Social marketing research to prevent unintentional injury to Aboriginal children
NSW Ministry of Health
Duration: July 2016 – December 2017
In March 2015, CHSD responded to an expression of interest from the NSW Ministry of Health for research proposals which either inform paediatric injury prevention or inform health service provision for paediatric injury. Funding was received to undertake research to develop a set of guidelines for policy and practice for the prevention of unintentional injury to Aboriginal children and young people. The research involved a literature review, stakeholder interviews and focus group discussions and explored the knowledge, attitudes and perceptions of risk of injury to Aboriginal children from the perspectives of Aboriginal people. It resulted in a set of guidelines which identified key injury prevention messages from experts and identified Aboriginal community preferences including: flexibly delivered educational components, utilisation of social media, allowing children to explore and learn for themselves, and using positive strength based messaging. This research is being used to inform the social marketing campaign which is currently underway.
What we did
We drew from our existing collaboration with experts in the field of injury research (The George Institute for Global Health), non-government organisations with a focus on child injury prevention (Kidsafe NSW and the Sydney Children’s Hospitals Network) and the Aboriginal Community Controlled Health Sector. The project utilised social media to share safety messages, and develop e-learning experiences based on injury issues for children from birth to five years e.g. falls, burns, drowning, poisonings, and the promotion of home safety devices. Information was delivered via online platforms including Facebook and the Kidsafe website; the target group for the project were social media participants who are parents or carers of Aboriginal children under five years and are active Facebook users.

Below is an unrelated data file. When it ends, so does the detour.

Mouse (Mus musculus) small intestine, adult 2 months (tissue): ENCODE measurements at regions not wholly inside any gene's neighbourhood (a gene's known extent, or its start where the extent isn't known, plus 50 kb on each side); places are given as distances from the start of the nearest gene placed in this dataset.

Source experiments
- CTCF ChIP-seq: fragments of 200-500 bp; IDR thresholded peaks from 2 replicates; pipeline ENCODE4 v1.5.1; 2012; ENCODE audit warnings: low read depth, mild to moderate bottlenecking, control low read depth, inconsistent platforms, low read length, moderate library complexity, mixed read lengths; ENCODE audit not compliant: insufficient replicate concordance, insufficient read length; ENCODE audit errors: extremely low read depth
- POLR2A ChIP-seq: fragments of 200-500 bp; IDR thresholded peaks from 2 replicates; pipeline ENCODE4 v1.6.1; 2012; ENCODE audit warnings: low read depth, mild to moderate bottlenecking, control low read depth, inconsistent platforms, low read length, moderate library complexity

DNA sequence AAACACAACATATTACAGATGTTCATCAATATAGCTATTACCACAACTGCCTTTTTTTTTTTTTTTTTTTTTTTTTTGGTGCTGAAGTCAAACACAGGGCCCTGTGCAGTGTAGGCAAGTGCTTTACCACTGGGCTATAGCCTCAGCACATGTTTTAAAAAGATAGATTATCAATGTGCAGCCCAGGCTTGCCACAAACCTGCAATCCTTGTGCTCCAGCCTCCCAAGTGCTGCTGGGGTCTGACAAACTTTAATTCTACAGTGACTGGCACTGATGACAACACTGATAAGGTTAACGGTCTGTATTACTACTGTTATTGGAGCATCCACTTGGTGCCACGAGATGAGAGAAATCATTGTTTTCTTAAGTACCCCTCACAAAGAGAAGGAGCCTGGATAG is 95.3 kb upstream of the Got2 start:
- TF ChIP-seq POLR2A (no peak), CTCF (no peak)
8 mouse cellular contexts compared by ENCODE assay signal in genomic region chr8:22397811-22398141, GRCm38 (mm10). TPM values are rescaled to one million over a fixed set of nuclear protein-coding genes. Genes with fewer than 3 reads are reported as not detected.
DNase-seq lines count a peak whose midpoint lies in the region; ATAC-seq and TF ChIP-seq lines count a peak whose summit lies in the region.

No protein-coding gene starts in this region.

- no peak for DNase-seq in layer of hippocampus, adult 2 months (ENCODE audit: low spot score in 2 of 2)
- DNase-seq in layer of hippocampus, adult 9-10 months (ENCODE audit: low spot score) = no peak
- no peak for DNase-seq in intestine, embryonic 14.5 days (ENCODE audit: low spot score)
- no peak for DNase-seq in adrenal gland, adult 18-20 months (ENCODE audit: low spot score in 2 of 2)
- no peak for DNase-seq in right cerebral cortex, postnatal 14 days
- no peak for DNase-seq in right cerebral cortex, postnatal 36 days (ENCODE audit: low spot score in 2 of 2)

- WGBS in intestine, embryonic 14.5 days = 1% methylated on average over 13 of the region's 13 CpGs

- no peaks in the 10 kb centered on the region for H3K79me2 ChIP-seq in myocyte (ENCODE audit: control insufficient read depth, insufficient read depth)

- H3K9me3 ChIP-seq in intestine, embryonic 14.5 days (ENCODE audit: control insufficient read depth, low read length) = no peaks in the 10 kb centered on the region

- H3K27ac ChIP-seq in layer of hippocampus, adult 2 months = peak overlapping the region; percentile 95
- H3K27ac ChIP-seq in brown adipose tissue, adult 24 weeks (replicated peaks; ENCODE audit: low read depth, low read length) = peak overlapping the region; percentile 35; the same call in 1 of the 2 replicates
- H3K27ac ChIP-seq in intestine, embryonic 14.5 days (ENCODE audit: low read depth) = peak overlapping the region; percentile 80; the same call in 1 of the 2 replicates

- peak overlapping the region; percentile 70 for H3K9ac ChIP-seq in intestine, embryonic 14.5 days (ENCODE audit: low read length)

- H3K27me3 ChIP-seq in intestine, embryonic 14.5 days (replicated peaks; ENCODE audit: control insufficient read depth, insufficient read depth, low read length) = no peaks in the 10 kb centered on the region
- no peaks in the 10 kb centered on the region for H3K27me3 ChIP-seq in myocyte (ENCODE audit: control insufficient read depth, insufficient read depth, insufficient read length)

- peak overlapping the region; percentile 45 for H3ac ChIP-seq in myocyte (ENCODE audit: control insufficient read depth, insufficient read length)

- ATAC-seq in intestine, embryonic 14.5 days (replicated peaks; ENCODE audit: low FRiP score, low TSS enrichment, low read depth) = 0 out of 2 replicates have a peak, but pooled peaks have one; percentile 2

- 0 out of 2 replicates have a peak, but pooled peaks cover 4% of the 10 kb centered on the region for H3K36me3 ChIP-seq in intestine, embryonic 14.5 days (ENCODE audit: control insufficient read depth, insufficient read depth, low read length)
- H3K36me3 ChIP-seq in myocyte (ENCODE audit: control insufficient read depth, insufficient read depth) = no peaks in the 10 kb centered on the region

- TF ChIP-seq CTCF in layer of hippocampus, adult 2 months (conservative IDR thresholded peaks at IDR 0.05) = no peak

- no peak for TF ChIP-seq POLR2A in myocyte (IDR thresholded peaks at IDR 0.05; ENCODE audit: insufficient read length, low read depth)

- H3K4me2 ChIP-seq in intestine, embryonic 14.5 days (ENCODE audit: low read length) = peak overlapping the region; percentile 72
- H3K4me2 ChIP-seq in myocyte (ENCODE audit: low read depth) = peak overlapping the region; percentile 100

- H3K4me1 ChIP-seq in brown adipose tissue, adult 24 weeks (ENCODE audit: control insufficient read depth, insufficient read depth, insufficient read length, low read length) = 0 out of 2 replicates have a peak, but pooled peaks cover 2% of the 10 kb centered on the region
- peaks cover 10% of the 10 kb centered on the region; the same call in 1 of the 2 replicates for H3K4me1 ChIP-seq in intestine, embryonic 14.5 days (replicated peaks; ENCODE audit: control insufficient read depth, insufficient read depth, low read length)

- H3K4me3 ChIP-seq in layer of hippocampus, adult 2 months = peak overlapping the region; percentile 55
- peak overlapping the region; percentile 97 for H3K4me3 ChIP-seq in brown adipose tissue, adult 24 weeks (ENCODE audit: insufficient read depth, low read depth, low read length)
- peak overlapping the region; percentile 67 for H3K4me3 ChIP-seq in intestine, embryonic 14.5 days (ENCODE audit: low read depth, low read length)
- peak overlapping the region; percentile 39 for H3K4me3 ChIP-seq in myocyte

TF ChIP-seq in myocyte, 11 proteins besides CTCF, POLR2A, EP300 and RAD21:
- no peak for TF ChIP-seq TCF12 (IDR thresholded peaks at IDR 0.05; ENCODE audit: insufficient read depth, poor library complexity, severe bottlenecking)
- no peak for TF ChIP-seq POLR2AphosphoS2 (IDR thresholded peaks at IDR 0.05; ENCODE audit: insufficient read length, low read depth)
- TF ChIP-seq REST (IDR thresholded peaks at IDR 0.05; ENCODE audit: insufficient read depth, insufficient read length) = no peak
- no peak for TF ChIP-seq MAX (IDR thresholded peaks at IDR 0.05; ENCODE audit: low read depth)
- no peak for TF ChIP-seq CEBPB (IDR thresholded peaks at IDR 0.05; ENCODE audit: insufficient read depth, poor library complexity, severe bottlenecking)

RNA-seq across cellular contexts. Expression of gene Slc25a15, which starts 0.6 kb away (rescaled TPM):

A targeted literature review was carried out to explore how social media can be used to promote child safety messages to an Aboriginal audience. The review provided an up-to-date state of knowledge of how social media is used for injury prevention and how Aboriginal people use social media. It identified current gaps in the literature about how social media can most effectively be used for child injury prevention and safety promotion.
The research involved the research team working closely with one Aboriginal organisation, Waminda – South Coast Women’s Health & Welfare Aboriginal Corporation, to identify a pilot site. The project employed action research methodologies that engaged the Aboriginal participants in the design, delivery and evaluation of the activities. Women who attended the Waminda’s weekly ‘Mums and Bubs’ group, were recruited as research participants. We engaged Kidsafe NSW to deliver two child safety training workshops, and worked with the women to develop culturally appropriate child safety messages within a closed Facebook group. The project used a process and impact evaluation with the development of a logic model and evaluation framework. We collected data through yarning sessions and online observation and a post-implementation focus group. The pilot group showed greater general awareness of child safety. The group also showed interest in sharing child safety content beyond the scope of study.
The study results were presented at the Australian Injury Prevention Conference in November 2017 and the final report was submitted to the NSW Ministry of Health in December 2017.
AHSRI research team: Kathleen Clapham, Keziah Bennett-Brook
George Institute for Global Health research team: Kate Hunter, Rebecca Ivers
Reference group and collaborations: Christine Erskine (CEO Kidsafe NSW), Karen Zwi (Sydney Children’s Hospital Network), Stephanie Blows (NSW Health)